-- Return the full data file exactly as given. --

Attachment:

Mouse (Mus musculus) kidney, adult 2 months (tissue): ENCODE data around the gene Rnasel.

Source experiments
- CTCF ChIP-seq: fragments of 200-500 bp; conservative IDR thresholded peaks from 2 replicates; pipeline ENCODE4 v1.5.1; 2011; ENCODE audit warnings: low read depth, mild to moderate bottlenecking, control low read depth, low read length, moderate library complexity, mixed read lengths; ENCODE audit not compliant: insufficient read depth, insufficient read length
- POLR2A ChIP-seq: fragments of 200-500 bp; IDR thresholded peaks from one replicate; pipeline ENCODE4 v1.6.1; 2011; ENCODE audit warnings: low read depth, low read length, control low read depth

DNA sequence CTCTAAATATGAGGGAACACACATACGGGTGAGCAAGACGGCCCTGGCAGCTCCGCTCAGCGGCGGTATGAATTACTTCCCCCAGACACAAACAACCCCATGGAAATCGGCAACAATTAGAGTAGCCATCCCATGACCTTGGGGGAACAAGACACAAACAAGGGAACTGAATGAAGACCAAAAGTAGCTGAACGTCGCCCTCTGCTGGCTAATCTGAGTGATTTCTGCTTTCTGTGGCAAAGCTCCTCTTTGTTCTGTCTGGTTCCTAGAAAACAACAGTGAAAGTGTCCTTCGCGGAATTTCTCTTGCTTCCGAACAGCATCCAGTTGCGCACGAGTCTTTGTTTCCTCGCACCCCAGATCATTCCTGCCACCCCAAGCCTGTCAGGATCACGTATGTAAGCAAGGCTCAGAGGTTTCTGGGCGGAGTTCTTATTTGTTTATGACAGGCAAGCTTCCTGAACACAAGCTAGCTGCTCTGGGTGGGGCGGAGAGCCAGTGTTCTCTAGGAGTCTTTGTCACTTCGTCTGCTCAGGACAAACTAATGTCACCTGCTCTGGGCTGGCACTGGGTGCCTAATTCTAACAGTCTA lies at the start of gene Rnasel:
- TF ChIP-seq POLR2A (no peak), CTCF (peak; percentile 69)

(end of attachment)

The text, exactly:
Mouse (Mus musculus) kidney, adult 2 months (tissue): ENCODE data around the gene Rnasel.

Source experiments
- CTCF ChIP-seq: fragments of 200-500 bp; conservative IDR thresholded peaks from 2 replicates; pipeline ENCODE4 v1.5.1; 2011; ENCODE audit warnings: low read depth, mild to moderate bottlenecking, control low read depth, low read length, moderate library complexity, mixed read lengths; ENCODE audit not compliant: insufficient read depth, insufficient read length
- POLR2A ChIP-seq: fragments of 200-500 bp; IDR thresholded peaks from one replicate; pipeline ENCODE4 v1.6.1; 2011; ENCODE audit warnings: low read depth, low read length, control low read depth

DNA sequence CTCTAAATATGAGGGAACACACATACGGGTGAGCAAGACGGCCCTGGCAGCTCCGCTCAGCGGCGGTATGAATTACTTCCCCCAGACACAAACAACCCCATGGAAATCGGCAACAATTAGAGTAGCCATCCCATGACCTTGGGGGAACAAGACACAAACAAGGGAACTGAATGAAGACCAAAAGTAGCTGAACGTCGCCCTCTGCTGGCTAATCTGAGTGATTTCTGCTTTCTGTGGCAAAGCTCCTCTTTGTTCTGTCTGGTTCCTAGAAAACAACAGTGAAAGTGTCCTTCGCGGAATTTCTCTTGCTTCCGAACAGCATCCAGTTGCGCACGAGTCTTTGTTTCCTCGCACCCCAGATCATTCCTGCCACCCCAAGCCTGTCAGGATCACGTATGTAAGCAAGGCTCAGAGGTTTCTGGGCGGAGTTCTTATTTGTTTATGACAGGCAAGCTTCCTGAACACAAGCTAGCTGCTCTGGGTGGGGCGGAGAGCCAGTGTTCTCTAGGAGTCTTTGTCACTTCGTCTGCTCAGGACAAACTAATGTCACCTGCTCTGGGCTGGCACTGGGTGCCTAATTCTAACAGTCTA lies at the start of gene Rnasel:
- TF ChIP-seq POLR2A (no peak), CTCF (peak; percentile 69)